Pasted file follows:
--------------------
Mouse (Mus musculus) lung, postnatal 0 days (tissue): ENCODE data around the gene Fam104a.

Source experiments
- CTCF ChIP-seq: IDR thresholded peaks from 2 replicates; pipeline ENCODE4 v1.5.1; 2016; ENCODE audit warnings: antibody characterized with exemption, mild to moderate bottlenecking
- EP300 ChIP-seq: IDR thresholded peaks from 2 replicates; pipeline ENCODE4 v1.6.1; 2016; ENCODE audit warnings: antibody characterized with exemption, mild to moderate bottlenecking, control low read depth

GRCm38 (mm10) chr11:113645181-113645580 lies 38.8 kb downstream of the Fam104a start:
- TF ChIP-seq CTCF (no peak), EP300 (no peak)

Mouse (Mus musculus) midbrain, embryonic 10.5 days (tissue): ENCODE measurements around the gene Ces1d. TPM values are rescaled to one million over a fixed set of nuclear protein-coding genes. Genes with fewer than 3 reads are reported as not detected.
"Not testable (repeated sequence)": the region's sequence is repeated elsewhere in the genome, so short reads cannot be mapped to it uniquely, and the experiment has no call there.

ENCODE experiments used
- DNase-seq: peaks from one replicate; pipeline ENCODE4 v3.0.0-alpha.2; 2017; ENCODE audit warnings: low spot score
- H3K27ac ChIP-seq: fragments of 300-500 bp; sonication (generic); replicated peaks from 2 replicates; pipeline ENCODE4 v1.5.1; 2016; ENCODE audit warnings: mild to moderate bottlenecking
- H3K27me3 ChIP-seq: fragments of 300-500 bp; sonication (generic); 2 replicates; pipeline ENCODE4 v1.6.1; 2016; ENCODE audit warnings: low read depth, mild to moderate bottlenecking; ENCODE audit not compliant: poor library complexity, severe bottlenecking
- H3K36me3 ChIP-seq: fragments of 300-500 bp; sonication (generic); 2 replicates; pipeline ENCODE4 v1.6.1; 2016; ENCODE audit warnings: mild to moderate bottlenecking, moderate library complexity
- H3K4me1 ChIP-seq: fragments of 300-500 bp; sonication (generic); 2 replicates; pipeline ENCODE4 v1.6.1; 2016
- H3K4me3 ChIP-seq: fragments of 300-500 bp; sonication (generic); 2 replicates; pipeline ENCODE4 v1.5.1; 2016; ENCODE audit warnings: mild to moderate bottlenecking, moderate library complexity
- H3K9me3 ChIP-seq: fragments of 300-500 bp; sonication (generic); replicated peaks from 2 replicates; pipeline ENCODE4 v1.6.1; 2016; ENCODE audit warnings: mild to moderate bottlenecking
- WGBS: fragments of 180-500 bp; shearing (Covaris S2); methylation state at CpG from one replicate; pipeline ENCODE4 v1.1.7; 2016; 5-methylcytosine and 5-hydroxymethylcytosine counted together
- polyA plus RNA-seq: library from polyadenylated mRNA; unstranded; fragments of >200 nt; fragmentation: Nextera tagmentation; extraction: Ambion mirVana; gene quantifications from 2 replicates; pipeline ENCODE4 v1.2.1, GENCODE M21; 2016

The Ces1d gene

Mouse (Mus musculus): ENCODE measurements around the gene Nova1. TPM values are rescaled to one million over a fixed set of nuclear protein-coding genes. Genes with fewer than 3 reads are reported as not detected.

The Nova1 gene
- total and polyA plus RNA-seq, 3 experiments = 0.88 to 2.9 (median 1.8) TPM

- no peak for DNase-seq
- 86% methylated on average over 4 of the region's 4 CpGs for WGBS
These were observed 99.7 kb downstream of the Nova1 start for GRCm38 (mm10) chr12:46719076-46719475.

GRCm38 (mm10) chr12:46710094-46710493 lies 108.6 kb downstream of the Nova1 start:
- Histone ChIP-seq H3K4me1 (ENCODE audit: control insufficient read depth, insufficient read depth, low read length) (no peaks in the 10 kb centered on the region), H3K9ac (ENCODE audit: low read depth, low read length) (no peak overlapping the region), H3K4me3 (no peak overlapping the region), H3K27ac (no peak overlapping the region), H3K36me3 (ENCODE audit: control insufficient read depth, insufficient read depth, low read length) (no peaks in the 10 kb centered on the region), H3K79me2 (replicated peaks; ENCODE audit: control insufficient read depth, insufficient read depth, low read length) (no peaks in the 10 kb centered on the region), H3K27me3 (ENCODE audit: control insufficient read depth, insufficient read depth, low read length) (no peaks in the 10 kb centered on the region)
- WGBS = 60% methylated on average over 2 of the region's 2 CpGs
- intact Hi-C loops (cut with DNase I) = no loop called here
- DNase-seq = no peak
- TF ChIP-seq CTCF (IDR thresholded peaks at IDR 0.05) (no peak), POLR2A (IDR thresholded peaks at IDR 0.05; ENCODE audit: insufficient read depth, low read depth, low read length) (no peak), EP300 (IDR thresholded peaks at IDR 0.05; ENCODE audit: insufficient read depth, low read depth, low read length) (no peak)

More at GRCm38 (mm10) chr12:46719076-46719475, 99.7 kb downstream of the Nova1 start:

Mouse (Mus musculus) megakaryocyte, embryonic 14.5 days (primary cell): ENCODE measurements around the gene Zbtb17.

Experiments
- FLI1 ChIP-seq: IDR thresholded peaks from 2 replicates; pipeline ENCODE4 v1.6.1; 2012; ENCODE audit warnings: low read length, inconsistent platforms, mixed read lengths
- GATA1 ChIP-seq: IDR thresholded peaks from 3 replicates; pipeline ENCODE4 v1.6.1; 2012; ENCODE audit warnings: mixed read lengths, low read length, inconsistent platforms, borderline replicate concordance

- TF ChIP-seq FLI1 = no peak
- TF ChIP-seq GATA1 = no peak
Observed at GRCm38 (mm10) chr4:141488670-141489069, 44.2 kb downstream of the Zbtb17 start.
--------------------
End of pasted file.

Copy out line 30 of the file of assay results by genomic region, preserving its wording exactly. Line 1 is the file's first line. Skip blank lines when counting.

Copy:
- DNase-seq = no peak